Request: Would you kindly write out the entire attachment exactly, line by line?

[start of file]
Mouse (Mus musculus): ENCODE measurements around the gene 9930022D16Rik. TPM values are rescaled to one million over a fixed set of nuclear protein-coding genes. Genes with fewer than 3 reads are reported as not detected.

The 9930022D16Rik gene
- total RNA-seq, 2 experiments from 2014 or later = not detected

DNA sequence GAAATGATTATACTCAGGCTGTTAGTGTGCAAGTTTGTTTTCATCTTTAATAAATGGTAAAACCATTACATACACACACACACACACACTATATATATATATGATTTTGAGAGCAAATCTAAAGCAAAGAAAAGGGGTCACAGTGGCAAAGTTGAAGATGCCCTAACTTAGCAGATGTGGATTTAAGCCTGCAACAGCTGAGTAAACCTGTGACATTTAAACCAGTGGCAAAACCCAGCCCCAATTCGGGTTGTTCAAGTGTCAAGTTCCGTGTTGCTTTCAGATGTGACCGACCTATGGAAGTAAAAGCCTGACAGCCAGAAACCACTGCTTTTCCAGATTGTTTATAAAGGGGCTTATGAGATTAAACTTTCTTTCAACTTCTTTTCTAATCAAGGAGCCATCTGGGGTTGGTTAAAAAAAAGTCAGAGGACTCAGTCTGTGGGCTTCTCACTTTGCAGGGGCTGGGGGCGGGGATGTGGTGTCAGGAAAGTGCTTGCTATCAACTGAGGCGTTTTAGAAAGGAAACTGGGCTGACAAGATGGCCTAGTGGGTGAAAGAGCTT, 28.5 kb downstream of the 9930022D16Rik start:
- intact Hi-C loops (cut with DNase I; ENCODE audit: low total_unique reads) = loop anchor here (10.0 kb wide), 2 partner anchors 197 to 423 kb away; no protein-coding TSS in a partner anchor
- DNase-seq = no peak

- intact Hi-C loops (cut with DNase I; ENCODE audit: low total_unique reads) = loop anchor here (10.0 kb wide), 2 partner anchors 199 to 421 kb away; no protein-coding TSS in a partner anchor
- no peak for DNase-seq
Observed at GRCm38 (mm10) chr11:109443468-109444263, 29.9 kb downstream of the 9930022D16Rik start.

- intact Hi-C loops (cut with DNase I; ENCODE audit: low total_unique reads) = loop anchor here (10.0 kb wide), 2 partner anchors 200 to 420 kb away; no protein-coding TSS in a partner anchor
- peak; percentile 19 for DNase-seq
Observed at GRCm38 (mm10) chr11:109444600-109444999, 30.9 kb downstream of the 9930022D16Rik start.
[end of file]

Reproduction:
Mouse (Mus musculus): ENCODE measurements around the gene 9930022D16Rik. TPM values are rescaled to one million over a fixed set of nuclear protein-coding genes. Genes with fewer than 3 reads are reported as not detected.

The 9930022D16Rik gene
- total RNA-seq, 2 experiments from 2014 or later = not detected

DNA sequence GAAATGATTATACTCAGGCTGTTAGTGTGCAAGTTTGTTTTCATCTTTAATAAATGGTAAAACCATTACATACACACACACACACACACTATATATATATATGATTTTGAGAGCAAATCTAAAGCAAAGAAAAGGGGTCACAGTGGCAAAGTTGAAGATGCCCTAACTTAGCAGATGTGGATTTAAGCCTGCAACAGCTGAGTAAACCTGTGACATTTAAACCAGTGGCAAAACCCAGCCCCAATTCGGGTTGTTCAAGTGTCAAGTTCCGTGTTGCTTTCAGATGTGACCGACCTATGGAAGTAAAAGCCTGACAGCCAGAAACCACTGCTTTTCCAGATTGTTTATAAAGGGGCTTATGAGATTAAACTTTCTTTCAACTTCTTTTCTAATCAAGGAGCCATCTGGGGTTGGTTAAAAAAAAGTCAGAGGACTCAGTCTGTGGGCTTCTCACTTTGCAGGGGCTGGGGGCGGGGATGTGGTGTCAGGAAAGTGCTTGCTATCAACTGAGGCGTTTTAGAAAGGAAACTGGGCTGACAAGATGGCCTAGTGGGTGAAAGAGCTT, 28.5 kb downstream of the 9930022D16Rik start:
- intact Hi-C loops (cut with DNase I; ENCODE audit: low total_unique reads) = loop anchor here (10.0 kb wide), 2 partner anchors 197 to 423 kb away; no protein-coding TSS in a partner anchor
- DNase-seq = no peak

- intact Hi-C loops (cut with DNase I; ENCODE audit: low total_unique reads) = loop anchor here (10.0 kb wide), 2 partner anchors 199 to 421 kb away; no protein-coding TSS in a partner anchor
- no peak for DNase-seq
Observed at GRCm38 (mm10) chr11:109443468-109444263, 29.9 kb downstream of the 9930022D16Rik start.

- intact Hi-C loops (cut with DNase I; ENCODE audit: low total_unique reads) = loop anchor here (10.0 kb wide), 2 partner anchors 200 to 420 kb away; no protein-coding TSS in a partner anchor
- peak; percentile 19 for DNase-seq
Observed at GRCm38 (mm10) chr11:109444600-109444999, 30.9 kb downstream of the 9930022D16Rik start.